The existing property was built in the mid 1950’s with a side door entrance which gave the house an uninviting and faceless front façade.
The brief was to design a portico Extension for the existing home to add more storage space for shoes, coats and above all, create a warm welcoming entrance to their home however, the rear garden access from the front was to be kept.
The budget was limited and therefore the design had to be as a simple as possible with no structural complexity. The plan started with a simple rectangular shape and we developed the design from that point.
Firstly, it was ensured that there was an access to the rear with good circulation of movement in and out of the house. Then the architects added the storage bench, coat area and in order to maximise the natural light, they positioned a large ceiling skylight and installed a single glass panel rear access door.
The large skylight almost covers the entire ceiling area which gave limited space for the downlights. To overcome this issue; they created a detail to conceal the lighting within a small recess in the skylight’s upstand to hide the strip lighting. The strip lighting was installed with a light diffuser to stop the skylight reflection from showing the LED lighting dots and instead evenly reflecting the light back into the portico area.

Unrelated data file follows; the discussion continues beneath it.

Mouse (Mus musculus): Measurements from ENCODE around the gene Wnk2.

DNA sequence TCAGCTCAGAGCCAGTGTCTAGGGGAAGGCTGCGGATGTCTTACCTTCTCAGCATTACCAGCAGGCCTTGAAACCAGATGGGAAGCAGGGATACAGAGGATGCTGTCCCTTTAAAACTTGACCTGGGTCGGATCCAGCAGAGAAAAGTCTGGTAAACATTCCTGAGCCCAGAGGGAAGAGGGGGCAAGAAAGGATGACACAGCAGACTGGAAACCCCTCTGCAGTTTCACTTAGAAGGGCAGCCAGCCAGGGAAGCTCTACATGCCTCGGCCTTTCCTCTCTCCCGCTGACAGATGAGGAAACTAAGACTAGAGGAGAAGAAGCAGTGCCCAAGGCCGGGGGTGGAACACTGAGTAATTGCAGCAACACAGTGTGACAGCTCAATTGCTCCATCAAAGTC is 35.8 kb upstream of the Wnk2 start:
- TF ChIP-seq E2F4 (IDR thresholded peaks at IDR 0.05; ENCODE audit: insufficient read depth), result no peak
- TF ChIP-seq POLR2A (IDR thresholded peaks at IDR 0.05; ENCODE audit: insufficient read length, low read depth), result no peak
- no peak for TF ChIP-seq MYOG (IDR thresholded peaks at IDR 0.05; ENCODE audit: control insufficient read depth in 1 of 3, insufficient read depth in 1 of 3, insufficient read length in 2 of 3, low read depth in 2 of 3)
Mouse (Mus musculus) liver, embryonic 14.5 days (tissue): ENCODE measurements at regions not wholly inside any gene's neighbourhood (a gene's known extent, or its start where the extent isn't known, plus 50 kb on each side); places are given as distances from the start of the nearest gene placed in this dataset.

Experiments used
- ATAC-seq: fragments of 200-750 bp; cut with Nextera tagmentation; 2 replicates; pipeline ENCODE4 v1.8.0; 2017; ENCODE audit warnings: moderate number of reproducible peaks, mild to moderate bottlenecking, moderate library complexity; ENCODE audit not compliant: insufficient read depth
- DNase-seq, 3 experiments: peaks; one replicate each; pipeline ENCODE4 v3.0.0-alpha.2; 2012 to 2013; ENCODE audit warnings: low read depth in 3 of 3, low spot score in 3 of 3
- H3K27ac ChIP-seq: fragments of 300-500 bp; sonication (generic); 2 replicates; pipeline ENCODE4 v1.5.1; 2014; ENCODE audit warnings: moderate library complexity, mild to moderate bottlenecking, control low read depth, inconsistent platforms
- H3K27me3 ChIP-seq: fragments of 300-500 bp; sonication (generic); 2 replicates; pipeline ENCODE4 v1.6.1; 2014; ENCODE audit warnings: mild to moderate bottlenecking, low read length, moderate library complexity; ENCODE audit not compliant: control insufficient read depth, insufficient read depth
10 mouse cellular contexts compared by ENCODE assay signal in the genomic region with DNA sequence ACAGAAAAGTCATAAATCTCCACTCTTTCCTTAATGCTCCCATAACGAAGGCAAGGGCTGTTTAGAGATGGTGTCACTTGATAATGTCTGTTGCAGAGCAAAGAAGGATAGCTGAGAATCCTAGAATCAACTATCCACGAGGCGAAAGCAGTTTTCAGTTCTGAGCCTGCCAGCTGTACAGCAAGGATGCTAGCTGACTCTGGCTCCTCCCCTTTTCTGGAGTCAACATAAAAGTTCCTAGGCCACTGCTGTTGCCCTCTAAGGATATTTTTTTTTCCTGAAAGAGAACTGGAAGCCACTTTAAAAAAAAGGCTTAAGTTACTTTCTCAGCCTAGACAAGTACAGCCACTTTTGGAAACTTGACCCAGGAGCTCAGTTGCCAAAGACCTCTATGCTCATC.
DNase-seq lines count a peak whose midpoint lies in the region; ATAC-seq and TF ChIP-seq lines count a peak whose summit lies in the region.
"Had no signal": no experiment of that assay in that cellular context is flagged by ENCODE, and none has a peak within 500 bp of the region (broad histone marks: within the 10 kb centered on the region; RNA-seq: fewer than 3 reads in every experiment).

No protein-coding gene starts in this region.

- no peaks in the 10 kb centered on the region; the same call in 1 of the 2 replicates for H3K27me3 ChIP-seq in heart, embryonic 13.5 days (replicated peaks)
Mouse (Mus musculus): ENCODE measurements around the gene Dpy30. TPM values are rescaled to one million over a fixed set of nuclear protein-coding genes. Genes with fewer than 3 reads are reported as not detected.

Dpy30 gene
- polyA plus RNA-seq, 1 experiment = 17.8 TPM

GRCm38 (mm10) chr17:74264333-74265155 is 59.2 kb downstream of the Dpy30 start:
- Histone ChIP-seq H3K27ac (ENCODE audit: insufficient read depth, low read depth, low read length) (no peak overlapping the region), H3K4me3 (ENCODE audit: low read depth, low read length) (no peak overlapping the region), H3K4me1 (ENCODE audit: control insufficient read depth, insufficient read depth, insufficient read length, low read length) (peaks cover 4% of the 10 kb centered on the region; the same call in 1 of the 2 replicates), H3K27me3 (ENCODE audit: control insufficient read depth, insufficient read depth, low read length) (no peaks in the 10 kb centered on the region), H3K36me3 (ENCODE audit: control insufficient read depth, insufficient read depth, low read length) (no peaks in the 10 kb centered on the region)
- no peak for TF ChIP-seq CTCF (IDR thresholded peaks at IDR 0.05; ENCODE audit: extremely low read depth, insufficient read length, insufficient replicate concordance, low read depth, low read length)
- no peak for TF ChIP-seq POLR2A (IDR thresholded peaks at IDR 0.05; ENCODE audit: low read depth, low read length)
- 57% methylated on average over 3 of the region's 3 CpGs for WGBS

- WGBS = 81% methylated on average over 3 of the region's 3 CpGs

In order to cut both short and long term costs Brosh Architects decided on using only 2 materials – Brick to match existing and birch plywood to balance the strength of the internal brick and also to create a warm welcoming into the space.
Bricks was selected for the floor material because it works as a warm and welcoming material internally – yet can withstand the wear and tear of hard materials coming from the front to the rear such as gardening maintained machines, wheelie bins and any other house maintenance requirements.
The internal bricks were coated with a matt internal sealant to prevent any brick dust and now the walls are maintenance free, unlike if they had used standard plasterboard and skim for a wall finish that would mark and crack over the years to come.
The birch ply joinery was simply designed to create a seated area to put shoes on and off and within the bench we made storage for the shoes. The side panel was made to not only hold the rods for the coats but also to hide the coats as you come in to the house or from the house into the portico.